LOUISVILLE, Ky. (WDRB)-- Wildlife officials have ruled out some diseases in the search to find the mysterious illness that has killed hundreds of birds in Kentucky and Indiana. 

Hundreds of sick birds have dropped dead — their eyes crusty and swelling.

"These symptoms are primarily being seen in blue jays, American robins, common grackles, European starlings, and Northern cardinals," explained Ornithologist, Allisyn Fillet from Indiana DNR Division of Fish & Wildlife. 

The advice was for residents to stop feeding birds, and to clean bird baths and feeders with a 10% bleach solution. Then, what seemed like virtual silence.

Wildlife officials on both sides of the river said it's not because they didn't want to give answers, it's because there haven't been any.

"The cause is currently unknown," Fillet said.

Reports of dead birds are swooping in from Jefferson and Bullitt counties in Kentucky. Clark, Floyd, and Harrison are reporting the deaths in southern Indiana.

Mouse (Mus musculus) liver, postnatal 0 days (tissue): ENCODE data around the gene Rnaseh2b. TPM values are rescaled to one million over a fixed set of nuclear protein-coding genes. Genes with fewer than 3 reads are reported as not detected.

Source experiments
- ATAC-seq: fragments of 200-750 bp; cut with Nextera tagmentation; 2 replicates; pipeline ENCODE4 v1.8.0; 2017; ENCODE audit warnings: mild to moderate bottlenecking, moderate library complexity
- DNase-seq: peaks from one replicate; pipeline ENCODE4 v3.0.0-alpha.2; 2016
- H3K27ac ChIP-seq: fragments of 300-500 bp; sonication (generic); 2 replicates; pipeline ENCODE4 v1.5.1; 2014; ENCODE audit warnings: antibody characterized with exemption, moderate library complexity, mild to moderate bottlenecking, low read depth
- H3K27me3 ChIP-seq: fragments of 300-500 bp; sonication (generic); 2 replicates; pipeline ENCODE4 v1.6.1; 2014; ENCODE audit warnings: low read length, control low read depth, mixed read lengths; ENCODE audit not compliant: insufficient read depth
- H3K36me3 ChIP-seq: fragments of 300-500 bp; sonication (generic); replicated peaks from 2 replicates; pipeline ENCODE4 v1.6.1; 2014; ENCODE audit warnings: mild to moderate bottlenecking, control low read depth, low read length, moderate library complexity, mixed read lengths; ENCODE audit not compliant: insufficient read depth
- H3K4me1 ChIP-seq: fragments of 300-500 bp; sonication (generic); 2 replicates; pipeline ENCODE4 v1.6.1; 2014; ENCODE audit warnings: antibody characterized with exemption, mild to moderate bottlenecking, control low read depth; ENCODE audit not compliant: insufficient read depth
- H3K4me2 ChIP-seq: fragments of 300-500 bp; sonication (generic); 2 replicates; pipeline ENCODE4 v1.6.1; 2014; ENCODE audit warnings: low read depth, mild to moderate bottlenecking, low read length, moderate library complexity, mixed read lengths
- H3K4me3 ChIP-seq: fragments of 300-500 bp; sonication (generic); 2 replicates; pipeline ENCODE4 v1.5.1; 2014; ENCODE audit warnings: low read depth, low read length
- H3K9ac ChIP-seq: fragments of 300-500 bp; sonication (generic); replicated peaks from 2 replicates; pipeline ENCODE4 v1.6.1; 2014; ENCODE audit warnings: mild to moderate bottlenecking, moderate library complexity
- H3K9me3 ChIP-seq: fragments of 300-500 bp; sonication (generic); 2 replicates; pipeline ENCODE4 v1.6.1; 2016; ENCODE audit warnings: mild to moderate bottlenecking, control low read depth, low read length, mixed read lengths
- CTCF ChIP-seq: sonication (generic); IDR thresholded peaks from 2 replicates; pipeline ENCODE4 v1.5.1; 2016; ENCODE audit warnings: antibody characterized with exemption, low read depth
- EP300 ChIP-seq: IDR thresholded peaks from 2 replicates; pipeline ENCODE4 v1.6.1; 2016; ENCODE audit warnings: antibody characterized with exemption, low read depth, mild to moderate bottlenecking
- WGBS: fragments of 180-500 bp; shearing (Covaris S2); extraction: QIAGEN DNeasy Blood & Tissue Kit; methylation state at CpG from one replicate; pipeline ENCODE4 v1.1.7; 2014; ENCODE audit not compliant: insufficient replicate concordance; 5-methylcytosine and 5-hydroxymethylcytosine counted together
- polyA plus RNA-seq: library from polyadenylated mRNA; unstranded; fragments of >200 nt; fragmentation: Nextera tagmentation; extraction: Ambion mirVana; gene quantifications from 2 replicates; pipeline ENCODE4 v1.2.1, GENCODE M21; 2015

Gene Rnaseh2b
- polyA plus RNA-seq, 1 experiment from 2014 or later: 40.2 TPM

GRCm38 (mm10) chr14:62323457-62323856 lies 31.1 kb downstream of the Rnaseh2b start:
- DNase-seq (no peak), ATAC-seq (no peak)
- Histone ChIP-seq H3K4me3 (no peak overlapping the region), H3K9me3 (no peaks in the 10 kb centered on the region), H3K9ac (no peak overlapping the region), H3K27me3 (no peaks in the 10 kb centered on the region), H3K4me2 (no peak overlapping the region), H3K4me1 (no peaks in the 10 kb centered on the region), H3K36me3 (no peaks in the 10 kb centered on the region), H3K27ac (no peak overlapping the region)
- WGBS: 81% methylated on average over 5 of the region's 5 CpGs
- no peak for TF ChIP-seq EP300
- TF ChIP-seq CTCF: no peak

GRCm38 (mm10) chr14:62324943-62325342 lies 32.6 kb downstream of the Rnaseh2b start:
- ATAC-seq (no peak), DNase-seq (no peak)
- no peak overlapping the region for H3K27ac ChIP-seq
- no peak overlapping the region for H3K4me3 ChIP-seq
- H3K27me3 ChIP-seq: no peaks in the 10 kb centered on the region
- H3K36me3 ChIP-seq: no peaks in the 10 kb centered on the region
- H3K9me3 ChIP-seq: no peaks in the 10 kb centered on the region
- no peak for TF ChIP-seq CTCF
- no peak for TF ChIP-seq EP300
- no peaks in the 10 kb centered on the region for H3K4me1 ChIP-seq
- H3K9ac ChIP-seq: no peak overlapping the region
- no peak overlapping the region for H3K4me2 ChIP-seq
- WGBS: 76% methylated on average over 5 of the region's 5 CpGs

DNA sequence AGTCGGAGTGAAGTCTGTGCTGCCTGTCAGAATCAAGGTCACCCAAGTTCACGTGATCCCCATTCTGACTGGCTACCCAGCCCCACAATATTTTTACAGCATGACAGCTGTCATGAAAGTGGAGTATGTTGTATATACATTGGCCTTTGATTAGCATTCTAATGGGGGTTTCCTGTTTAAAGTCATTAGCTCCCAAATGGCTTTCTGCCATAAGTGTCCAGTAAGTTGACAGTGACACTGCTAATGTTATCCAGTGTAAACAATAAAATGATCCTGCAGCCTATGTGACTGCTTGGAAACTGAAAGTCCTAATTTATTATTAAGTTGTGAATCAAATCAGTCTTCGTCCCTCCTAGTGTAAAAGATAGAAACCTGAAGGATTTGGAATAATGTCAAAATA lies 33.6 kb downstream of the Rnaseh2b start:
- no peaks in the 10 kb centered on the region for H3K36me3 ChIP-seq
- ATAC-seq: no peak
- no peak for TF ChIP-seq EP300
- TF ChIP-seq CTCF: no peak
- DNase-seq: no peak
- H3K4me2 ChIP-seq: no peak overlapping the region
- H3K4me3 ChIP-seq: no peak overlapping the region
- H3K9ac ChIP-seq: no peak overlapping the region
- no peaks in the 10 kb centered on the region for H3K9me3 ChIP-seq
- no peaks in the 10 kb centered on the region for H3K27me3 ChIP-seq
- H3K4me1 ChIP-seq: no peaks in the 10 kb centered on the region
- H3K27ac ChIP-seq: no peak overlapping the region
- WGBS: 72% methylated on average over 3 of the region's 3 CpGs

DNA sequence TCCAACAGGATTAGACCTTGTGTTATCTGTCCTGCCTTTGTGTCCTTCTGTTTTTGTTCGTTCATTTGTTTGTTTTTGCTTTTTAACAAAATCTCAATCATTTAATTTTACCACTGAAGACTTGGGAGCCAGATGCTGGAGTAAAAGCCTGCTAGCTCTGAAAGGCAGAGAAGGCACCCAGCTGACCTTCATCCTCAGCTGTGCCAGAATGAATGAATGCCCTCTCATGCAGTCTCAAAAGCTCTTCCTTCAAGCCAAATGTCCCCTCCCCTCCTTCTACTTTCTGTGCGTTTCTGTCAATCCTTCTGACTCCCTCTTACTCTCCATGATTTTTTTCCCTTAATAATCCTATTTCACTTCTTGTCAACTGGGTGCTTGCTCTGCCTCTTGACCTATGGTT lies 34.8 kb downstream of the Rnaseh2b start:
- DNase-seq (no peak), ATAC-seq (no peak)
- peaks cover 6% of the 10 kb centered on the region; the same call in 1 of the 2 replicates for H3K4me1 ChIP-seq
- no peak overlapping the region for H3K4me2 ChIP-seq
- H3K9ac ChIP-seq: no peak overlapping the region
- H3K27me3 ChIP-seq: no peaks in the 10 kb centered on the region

Birds in Indiana have tested negative for West Nile virus and bird flu. Hoosier officials also said Friday, there's no direct connection to the birds eating the Brood X cicadas.

"I like to compare it to trying to find an unknown object in a haystack, I want to say a needle in a haystack, but we don't even know what that needle looks like," Fillet said. 

Kentucky wildlife experts are also waiting on tests, and in the meantime, there are people wondering if the sickness could eventually spread to humans.


"It would be kind of abnormal for something to jump from a mammal to a bird, or a bird to a mammal," said wildlife veterinarian, Dr. Christine Casey from Kentucky Department of Fish and Wildlife. "Not saying it doesn't happen. That's what avian influenza (bird flu) is, but that doesn't seem to be the case right now."

If you're concerned about how removing your bird feeder could impact the bird populations, there's no need. Experts said birds will shift to insects and berries, when humans stop supplying food.

Copyright 2021 WDRB Media. All Rights Reserved.